Many groups were formed and many years were spent pressuring the government to pass regulation to clean the air pollution. If it had stopped once the mission was accomplished things would be fine now. The problem is you had thousands of people that had most of their adult lives wrapped around this cause as a job. So what do they do now? Quit and find another career? I wish they had. No they went on and searched until they found another cause to go after. Then another and another and so on until this very day

    Now there’s one reason I’ve always been rather skeptical of ANY organization whose stated goal is the abolition of their purpose.

  77. Kum Dollison added a new comment to the post California’s giant sucking sound. ” California is gettin’ it done.”

    Kum, yes the California Public Utilities Commission (CPUC) and California Energy Commission (CEC) have fully supported the legislative efforts/requirements to have 20% renewables in the states electrical generation (by 2010 originally) over the last half a dozen years or so. It’s a bit difficult to get real data on what the costs are for any particular RE project. The prices paid to RE generators are held confidential for a number of years. With the prices of solar and wind generation going down the ISO’s and the CPUC have moved to a market based approach to minimize the overall costs of bringing RE on line.

    PG&E gave a presentation to potential RE generators back in 2009 at a bidders conference-

    http://search.yahoo.com/r/_ylt=A0oGdSKnjKVNFWgA3SRXNyoA;_ylu=X3oDMTE1aDN0djUwBHNlYwNzcgRwb3MDNgRjb2xvA3NrMQR2dGlkA01TWTAwNl8xNzY-/SIG=14innfb8c/EXP=1302716679/**http%3a//www.pge.com/includes/docs/ppt/b2b/wholesaleelectricsuppliersolicitation/2009rps_biddersconferencepresentation_final.ppt

    If your into the details of what some smaller RE generators can get paid for their generation your might find the 2009 Feed in Tariff prices of interest (note the time of delivery factors and time of the year factors to get to the actual price the generator gets paid).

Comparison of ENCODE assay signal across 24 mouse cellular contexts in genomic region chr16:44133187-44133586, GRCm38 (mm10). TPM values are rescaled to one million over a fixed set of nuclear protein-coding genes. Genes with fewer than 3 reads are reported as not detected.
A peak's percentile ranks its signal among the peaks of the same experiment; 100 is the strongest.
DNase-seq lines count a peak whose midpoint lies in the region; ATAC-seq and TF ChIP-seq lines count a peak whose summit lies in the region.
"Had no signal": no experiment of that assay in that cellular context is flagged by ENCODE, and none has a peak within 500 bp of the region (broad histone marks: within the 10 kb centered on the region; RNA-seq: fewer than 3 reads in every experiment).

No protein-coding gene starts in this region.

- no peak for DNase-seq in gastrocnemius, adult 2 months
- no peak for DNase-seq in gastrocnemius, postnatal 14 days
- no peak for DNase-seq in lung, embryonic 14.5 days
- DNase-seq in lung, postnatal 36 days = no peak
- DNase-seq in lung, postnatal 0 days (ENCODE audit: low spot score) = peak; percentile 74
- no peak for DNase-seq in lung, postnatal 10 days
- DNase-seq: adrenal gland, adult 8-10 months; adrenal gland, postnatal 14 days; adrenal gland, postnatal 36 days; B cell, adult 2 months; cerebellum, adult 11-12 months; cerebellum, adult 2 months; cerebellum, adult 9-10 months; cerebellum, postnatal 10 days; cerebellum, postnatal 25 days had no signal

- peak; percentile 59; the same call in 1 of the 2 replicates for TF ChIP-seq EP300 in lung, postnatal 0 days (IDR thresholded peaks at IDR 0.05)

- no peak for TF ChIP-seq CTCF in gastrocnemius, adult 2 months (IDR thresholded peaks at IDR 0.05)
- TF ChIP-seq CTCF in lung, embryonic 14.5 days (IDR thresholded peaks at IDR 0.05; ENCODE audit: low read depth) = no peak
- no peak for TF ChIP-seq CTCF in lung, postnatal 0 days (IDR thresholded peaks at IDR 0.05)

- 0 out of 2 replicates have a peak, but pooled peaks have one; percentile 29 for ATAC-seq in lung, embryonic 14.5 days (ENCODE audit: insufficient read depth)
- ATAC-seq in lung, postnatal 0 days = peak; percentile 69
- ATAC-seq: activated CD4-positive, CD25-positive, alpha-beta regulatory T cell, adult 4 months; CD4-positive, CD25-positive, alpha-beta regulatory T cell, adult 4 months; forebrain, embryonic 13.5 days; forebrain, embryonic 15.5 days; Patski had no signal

http://www.cpuc.ca.gov/PUC/energy/Renewables/Feed-in+Tariff+Price.htm

    PG&E agreed last year to purchase the output of a PV facility located outside of Los Vegas (owned by Sempra). Some details of the project are noted here-

    http://docs.cpuc.ca.gov/PUBLISHED/FINAL_RESOLUTION/111507.htm

    I am unsure how PG&E will allocate the costs of the power across it’s customer base. In the past PG&E’s allocation of costs had spared Tier 1 residential electrical energy customers the increased costs of meeting the RE mandates. That approach changed last year and the CPUC agreed with PG&E that all residential tier’s should share in the increased costs.

  78. Kum Dollison says:
    Thanks very much for the information. Talk is talk, facts is facts. And, the facts are: California is gettin’ it done.

    If by “gettin’ it done” you mean ruining what used to be a great state, then you’re absolutely right.

  79. Torgeir Hansson :”Whenever a post forays into politics like this one it loses credibility due to the many Tea Party mouth breathers it attracts.

    I follow this site because it appeals to reason and pragmatism. The emanations from those quarters are neither.”

    A wholly unsupported set of allegations. You offer is nothing at all to support this–nothing but slander and insult. It is mere left wing cant. You are in fact guilty of what you accuse the “Tea Partiers”–you are projecting. Moreover, you have no evidence at all that anyone here is even a member of the “Tea Party”. One hardly has to be in the “Tea Party” to deplore and detest the agenda of the Left: one merely need be a sane adult. One suspects that you have know real knoldge at all about the “Tea Party People” whatsoever; you merely beleive what the Left’s propagandists tells you. How foolish of you.

    You are a typical leftist. You cannot rationally argue your positions when faced with rational discussion but instead engage in ad homiem attacks against those would would disagree with you, thus the puerile resort to the usual dodge of calling the eminently rational and pragmatic opposition “right wing nut jobs”. Clearly, to cling to such obvious logical fallacies and moral errors such as these speaks of your mental and moral weakness and not those of others. Little about you position is either rational or pragmatic.

    What is truly preposterous, however, is that you imagine that the issues surrounding “energy” can be understood without recourse to an understanding of the political environment. One gather that this is because you do not want to own up to the immense damage caused by the policies of the Left.

    It is, perforce, the implementation of the policies of a great many “left wing not jobs” that has put us in this predicament. Rather than slander those who point this out to you, you would be better served to listen to them and then engage in some soul searching. You might then encounter the truth.

  80. Washington State, nestled in a dark blue corner of the Pacific North Wet, declared in 2006 that we needed 15% alternative energy on the grid. We have crazies in charge here, obviously. Here’s our power breakdown from that time: